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UPSC Prelims News 15 February 2023

UPSC Prelims News of 15 February 2023

Transfer Pricing

Context: IT department conducted surveys at BBC premises for alleged non-compliance with the transfer pricing rules.

About Transfer Pricing

  • Transfer pricing refers to rules and methods of exchanging goods and services between companies under common ownership or control.
  • Working
    • Suppose Company A produces goods for Rs 100 and sells it for Rs 200 to its sister company B located in another country. The company B in turn sells the goods for Rs 400 in open market.
    • If sold directly on open market, Company A would have made a larger profit. By diverting sale through company B, the parent company has shifted profits to another country and reduced its tax liability.
  • Effects of transfer pricing
    • Transfer pricing allows parent company to artificially produce insufficient taxable income or excessive loss on a transaction.
    • It allows companies to siphon profits from subsidiaries domiciled in high-tax countries to subsidiaries located in low-tax/ no-tax jurisdiction.
    • Shifting profits will not just result in tax revenue loss but also will drain foreign exchange reserves.

UPSC Prelims News 14 February 2023


Anti-Cheating Law: UP

Context: The Uttarakhand Governor has given consent to the Uttarakhand Competitive Examination (Measures For Control and Prevention of Unfair Means in Recruitment) Ordinance, 2023.

  • The ordinance said that the main aim behind the law was to prevent offences related to obstructing the sanctity of examinations, use of unfair means, leakage of question papers, and other irregularities.
  • It covers public examinations for recruitment to posts under the state government, autonomous bodies run by the government, and authorities, corporations, and institutions operated with grants of the state government.
  • According to the ordinance, if any examinee is caught cheating or causing another examinee to cheat in a competitive examination (online and offline) or to have indulged in unfair means, he shall be punishable with imprisonment for three years and with a minimum fine of Rs 5 lakh.
    • If the fine is not paid, the examinee shall be jailed for another nine months.
  • A second-time offender will be punishable with a minimum jail term of 10 years and fine of Rs 10 lakh.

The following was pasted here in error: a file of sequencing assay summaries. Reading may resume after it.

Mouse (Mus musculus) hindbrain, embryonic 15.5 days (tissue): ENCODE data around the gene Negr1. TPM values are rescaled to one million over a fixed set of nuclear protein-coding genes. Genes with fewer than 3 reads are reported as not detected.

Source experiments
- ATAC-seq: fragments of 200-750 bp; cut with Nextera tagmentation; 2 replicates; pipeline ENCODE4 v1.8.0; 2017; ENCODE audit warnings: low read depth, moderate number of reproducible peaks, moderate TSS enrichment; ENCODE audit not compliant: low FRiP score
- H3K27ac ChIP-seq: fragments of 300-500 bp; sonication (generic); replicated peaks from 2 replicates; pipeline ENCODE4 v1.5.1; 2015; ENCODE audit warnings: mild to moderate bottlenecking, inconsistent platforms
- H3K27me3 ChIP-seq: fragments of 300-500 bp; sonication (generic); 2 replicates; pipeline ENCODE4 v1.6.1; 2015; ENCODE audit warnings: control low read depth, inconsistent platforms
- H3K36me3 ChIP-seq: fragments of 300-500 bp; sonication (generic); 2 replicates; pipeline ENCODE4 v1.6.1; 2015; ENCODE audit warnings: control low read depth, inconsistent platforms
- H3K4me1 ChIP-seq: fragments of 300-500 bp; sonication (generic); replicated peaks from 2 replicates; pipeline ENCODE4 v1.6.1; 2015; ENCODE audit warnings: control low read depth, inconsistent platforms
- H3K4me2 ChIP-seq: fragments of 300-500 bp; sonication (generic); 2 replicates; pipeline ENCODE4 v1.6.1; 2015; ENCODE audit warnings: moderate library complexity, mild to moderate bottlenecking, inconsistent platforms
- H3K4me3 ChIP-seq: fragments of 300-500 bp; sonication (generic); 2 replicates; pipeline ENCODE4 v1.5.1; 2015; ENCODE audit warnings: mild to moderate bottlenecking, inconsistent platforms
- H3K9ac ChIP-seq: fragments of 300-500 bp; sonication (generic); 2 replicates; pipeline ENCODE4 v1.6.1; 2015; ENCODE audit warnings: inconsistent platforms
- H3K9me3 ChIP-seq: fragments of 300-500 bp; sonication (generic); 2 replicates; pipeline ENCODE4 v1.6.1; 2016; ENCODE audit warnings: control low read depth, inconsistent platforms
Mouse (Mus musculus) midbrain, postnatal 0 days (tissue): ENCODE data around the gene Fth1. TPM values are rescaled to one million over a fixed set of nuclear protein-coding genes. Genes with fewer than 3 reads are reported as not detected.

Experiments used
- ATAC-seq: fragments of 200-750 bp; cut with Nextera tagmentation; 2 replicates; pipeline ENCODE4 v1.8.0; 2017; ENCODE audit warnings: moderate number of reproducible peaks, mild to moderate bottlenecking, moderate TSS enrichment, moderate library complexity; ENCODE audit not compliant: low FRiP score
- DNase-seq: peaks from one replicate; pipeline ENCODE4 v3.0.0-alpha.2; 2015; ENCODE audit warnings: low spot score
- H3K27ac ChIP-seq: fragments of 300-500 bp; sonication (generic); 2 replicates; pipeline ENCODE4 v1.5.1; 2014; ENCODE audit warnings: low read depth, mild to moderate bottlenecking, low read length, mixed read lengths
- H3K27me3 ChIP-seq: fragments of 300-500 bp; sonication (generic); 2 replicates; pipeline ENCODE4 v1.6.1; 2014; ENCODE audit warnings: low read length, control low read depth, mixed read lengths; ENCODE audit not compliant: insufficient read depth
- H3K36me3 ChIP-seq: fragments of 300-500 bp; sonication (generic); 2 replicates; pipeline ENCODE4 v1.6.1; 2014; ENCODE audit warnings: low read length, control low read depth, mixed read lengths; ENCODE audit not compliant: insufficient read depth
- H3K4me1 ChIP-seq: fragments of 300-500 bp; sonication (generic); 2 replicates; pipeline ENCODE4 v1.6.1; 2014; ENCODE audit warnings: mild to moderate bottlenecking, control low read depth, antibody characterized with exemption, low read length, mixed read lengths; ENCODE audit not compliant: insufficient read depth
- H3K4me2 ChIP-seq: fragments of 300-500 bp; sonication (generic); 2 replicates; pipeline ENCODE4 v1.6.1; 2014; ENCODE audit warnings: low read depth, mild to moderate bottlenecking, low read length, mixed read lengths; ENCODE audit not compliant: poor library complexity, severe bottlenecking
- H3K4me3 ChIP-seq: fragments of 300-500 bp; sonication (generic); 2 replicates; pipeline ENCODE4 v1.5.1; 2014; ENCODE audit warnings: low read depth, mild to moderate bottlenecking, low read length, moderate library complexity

• In default of payment of fine, he will be jailed for another 30 months.
  • If any person, printing press, any employee of the examination authority, limited liability partnership, coaching centre or any other institution has indulged in conspiracy or other unfair means, they shall be punished with a jail term of not less than 10 years which may extend to life imprisonment.
    • They will also be punished with a minimum fine of Rs 1 crore, which can go up to Rs 10 crore.
    • If they can’t pay the fine, the convicts will serve another jail term of three years.
  • The offences are cognizable, non-bailable and non-compoundable.


Doctrine of Necessity

Context: Competition Commission of India (CCI) has resumed assessing mergers and acquisition deals, invoking the ‘doctrine of necessity’.

About Doctrine of Necessity

  • The term Doctrine of Necessity is a term used to describe the basis on which administrative actions by administrative authority, which are designed to restore order, are found to be constitutional.
  • The doctrine is based on the writings of the medieval jurist Henry de Bracton.
  • What is objectionable is not whether the decision is actually tainted with bias but that the circumstances are such as to create a reasonable apprehension in the minds of others that there is a likelihood of bias affecting the decision.
  • The basic rule underlying this principle is that ‘justice must not only be done but must also appear to be done’.
  • The doctrine of necessity shields the adjudicators from bias. Doctrine of necessity disqualifies such adjudicators who resort to bias while arriving at decisions. But, there are certain exceptions wherein such biased decisions given by the adjudicator are held valid.
  • The exceptions are as follows:
    • There is no availability of another competent person for arbitration.
    • In the absence of whom (the adjudicator) a quorum cannot be formed.
    • There is no possibility of establishing another competent tribunal.

The doctrine of necessity enables the legal authorities to function in the following manner –

  • To take certain actions that must be taken at a particular moment, wherein such acts would not otherwise be regarded within the scope of the law in a general legal situation.
  • To invoke and apply the doctrine of necessity only in such circumstances where there is an absence of a determining authority to take the decision regarding a case.


Black Buck

Context: The blackbuck population has increased threefold in Odisha’s Ganjam district.

About Black Buck:

  • The Blackbuck (Antilope cervicapra), or the Indian Antelope, is a species of antelope native to India and Nepal. It is diurnal (active mainly during the day).
  • Range: It is widespread in Rajasthan, Gujarat, Madhya Pradesh, Tamil Nadu, Odisha, and other areas throughout peninsular India.
  • It is considered as the epitome of grassland and considered to be the fastest animal in the world next to Cheetah.
  • It has been declared as the State Animal of Punjab, Haryana, and Andhra Pradesh.
  • Cultural significance: It is a symbol of purity for Hinduism as its skin and horns are regarded as a sacred object. For Buddhism, it is a symbol of good luck.
  • Major Threats: Habitat Fragmentation, deforestation, natural calamities, illegal hunting.